Drug seeking or real pain? How do you tell?

  1. 2
    I'm a new nurse on the list so please pardon my ignorance. I was quite interested in the pain links and explored several and probably will use some for staff training. I did not see any mention of dealing with chemically dependant people who may or may not be having pain. I work in a mental health facility which also serves chemically dependant people. We have a constant struggle with determining who is in pain and who is drug-seeking. We have isolated a few cues, but over-all are probably treating the wrong patients. Does anyone on this list have ideas on this subject, who can steer me to a few resources? I appreciate all the help offered.
    carolmaccas66 and Kanani_Ikike like this.
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  5. 2
    Hi Judy,

    I made your reply a new topic (thread), so hopefully you will get more responses to your question.
    sharpeimom and carolmaccas66 like this.
  6. 2
    I always have my suspicions about some patients. But to keep things simple- and to perform my duties without value judgements I just accept the concept that pain is what the patient states it is and treat it according to what medications are ordered.

    It is sad however when I see people come in for bowel obstructions and need surgery and the main suspect of the bowel obstruction is constipation related to narcotic use. That is a sad consequence of narcotic use in some patients as well as other consequences. The best I am able to do is to perform teaching that people d/c'd with narcotics add fiber and extra water to their diets.
  7. 4
    As a nurse if a pt says they are in pain then they are in pain. Unfortunately there is no way to determine if their pain level is true. I question the people who want Phenergan for nausea but have a full dinner tray or fast food brought in while I am pushing the med. I question people who are allergic to Toradol, Percocet...the "lesser" or non-narcotic pain meds. You will pick up on your own clues the longer you are a nurse.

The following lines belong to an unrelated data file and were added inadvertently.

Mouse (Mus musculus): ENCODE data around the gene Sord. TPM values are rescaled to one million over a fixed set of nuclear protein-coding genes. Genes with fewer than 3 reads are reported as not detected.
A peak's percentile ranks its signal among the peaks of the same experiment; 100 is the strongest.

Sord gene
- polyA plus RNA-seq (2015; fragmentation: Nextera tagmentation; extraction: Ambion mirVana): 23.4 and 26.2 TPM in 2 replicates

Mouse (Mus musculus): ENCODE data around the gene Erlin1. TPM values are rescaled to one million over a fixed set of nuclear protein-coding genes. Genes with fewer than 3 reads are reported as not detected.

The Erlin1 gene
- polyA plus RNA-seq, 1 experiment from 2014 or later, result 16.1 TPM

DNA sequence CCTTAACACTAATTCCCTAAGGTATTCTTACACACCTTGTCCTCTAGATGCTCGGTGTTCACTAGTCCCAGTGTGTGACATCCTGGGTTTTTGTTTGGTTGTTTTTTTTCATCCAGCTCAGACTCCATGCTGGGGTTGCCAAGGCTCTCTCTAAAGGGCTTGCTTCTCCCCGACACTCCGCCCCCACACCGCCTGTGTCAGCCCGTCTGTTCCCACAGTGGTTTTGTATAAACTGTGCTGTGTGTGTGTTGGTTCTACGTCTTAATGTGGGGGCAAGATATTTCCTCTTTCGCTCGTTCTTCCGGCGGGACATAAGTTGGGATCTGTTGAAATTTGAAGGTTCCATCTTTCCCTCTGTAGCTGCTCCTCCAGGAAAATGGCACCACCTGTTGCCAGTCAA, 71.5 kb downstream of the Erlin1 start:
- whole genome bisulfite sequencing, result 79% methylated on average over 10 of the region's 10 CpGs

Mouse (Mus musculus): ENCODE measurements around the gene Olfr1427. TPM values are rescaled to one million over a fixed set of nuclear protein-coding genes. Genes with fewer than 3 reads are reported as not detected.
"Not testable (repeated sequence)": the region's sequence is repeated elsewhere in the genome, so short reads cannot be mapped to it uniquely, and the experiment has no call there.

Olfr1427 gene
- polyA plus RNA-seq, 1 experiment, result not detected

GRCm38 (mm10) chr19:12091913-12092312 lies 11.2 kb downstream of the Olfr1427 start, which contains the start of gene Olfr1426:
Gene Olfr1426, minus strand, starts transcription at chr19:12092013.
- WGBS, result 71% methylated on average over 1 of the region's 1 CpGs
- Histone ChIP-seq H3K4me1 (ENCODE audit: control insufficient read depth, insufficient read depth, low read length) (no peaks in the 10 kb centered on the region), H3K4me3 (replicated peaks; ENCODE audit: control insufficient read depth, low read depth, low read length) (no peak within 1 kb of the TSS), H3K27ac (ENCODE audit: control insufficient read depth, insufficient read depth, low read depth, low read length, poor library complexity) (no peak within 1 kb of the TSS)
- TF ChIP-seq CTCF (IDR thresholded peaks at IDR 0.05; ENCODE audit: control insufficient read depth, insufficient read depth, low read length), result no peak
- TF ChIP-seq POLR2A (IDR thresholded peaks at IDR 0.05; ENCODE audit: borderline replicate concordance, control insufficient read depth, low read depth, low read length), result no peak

Many people live with pain everyday, we have to believe them and try to make them as comfortable as possible. Unfortunately it is the drug seekers who make believeing patients so difficult but we have to try!
  8. 6
    Pain managment is a good part of my job. I see atleast ten patients every day who's cheif complaint is pain. Are they all in pain? I'd like to think they wouldn't say they are, if they're not.

    Now, as far as being able to tell if someone is in pain, or seeking. It is almost impossible. Have I medicated a seeker? I'm sure. I think anyone who has been a nurse, or MD/NP more than an hour has. It is very hard to make that call. Even if you DO decide they are seeking. Do you really KNOW? I don't think so. I've had my doubts about a few patients in my time, but when I begin to venture down that road, I remember how long my mother suffered before finding someone who would adquately treat her pain. Several docs she saw, just labled her as a seeker. Would I want to chance labling somone just like her? Nope. Every patient that I see is treated to the best of my ability. If nothing we can do will get their pain under control, then I will find someone who I think can.

    Now, to the issue of being able to tell when someone is in pain.
    I have a *few* and I mean very few patients who I can really tell when they are in pain. Facial expressions, tone of voice, the way their skin feels. It makes it very obvious. I can tell you almost to the number (Pain scale rating) what my mothers pain is. I think the biggest difference in being able to see when someone is in pain, is seeing them when they are NOT in pain. On a good day, persay. The majority of my patients, I do not KNOW what their pain is. Many, I do not know if they are in pain or not. Again, I treat them to the best of my ability. But there are a few, a select few (most ones I knew BEFORE their pain started) that I can tell instantly they are in pain, not seeking, and to a very high degree-what their pain is.